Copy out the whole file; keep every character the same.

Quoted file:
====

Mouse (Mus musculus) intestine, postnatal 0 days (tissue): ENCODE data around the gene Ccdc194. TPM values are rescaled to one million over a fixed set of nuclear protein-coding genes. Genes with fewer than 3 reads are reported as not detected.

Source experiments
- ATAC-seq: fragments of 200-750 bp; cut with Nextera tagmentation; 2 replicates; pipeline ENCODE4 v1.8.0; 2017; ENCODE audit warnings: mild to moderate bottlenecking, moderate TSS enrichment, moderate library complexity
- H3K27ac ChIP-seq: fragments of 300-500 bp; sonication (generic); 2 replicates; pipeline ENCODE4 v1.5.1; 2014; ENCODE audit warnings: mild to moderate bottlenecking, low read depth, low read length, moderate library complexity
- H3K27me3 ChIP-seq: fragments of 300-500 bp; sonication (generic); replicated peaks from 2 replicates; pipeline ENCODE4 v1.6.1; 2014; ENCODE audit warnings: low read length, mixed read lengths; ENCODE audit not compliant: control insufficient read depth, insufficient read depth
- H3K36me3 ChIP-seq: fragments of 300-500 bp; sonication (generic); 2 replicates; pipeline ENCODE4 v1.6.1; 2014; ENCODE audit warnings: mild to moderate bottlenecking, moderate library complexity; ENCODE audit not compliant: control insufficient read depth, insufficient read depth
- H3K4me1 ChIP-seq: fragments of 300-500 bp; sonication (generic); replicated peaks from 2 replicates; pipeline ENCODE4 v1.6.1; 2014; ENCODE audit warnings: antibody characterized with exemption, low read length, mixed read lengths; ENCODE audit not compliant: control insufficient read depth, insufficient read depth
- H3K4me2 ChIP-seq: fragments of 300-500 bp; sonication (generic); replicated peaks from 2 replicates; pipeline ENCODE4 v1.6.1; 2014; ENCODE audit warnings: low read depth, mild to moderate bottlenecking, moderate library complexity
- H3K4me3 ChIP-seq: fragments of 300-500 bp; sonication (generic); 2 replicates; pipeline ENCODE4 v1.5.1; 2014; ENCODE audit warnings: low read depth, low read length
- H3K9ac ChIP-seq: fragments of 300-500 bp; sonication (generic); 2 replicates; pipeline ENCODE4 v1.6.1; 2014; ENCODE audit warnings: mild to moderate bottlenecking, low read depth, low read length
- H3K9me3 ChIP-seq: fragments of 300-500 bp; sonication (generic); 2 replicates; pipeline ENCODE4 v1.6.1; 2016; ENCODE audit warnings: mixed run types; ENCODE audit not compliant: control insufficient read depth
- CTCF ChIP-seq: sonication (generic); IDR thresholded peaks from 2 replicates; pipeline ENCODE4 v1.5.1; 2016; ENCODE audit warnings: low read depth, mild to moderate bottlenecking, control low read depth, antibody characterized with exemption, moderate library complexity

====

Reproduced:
Mouse (Mus musculus) intestine, postnatal 0 days (tissue): ENCODE data around the gene Ccdc194. TPM values are rescaled to one million over a fixed set of nuclear protein-coding genes. Genes with fewer than 3 reads are reported as not detected.

Source experiments
- ATAC-seq: fragments of 200-750 bp; cut with Nextera tagmentation; 2 replicates; pipeline ENCODE4 v1.8.0; 2017; ENCODE audit warnings: mild to moderate bottlenecking, moderate TSS enrichment, moderate library complexity
- H3K27ac ChIP-seq: fragments of 300-500 bp; sonication (generic); 2 replicates; pipeline ENCODE4 v1.5.1; 2014; ENCODE audit warnings: mild to moderate bottlenecking, low read depth, low read length, moderate library complexity
- H3K27me3 ChIP-seq: fragments of 300-500 bp; sonication (generic); replicated peaks from 2 replicates; pipeline ENCODE4 v1.6.1; 2014; ENCODE audit warnings: low read length, mixed read lengths; ENCODE audit not compliant: control insufficient read depth, insufficient read depth
- H3K36me3 ChIP-seq: fragments of 300-500 bp; sonication (generic); 2 replicates; pipeline ENCODE4 v1.6.1; 2014; ENCODE audit warnings: mild to moderate bottlenecking, moderate library complexity; ENCODE audit not compliant: control insufficient read depth, insufficient read depth
- H3K4me1 ChIP-seq: fragments of 300-500 bp; sonication (generic); replicated peaks from 2 replicates; pipeline ENCODE4 v1.6.1; 2014; ENCODE audit warnings: antibody characterized with exemption, low read length, mixed read lengths; ENCODE audit not compliant: control insufficient read depth, insufficient read depth
- H3K4me2 ChIP-seq: fragments of 300-500 bp; sonication (generic); replicated peaks from 2 replicates; pipeline ENCODE4 v1.6.1; 2014; ENCODE audit warnings: low read depth, mild to moderate bottlenecking, moderate library complexity
- H3K4me3 ChIP-seq: fragments of 300-500 bp; sonication (generic); 2 replicates; pipeline ENCODE4 v1.5.1; 2014; ENCODE audit warnings: low read depth, low read length
- H3K9ac ChIP-seq: fragments of 300-500 bp; sonication (generic); 2 replicates; pipeline ENCODE4 v1.6.1; 2014; ENCODE audit warnings: mild to moderate bottlenecking, low read depth, low read length
- H3K9me3 ChIP-seq: fragments of 300-500 bp; sonication (generic); 2 replicates; pipeline ENCODE4 v1.6.1; 2016; ENCODE audit warnings: mixed run types; ENCODE audit not compliant: control insufficient read depth
- CTCF ChIP-seq: sonication (generic); IDR thresholded peaks from 2 replicates; pipeline ENCODE4 v1.5.1; 2016; ENCODE audit warnings: low read depth, mild to moderate bottlenecking, control low read depth, antibody characterized with exemption, moderate library complexity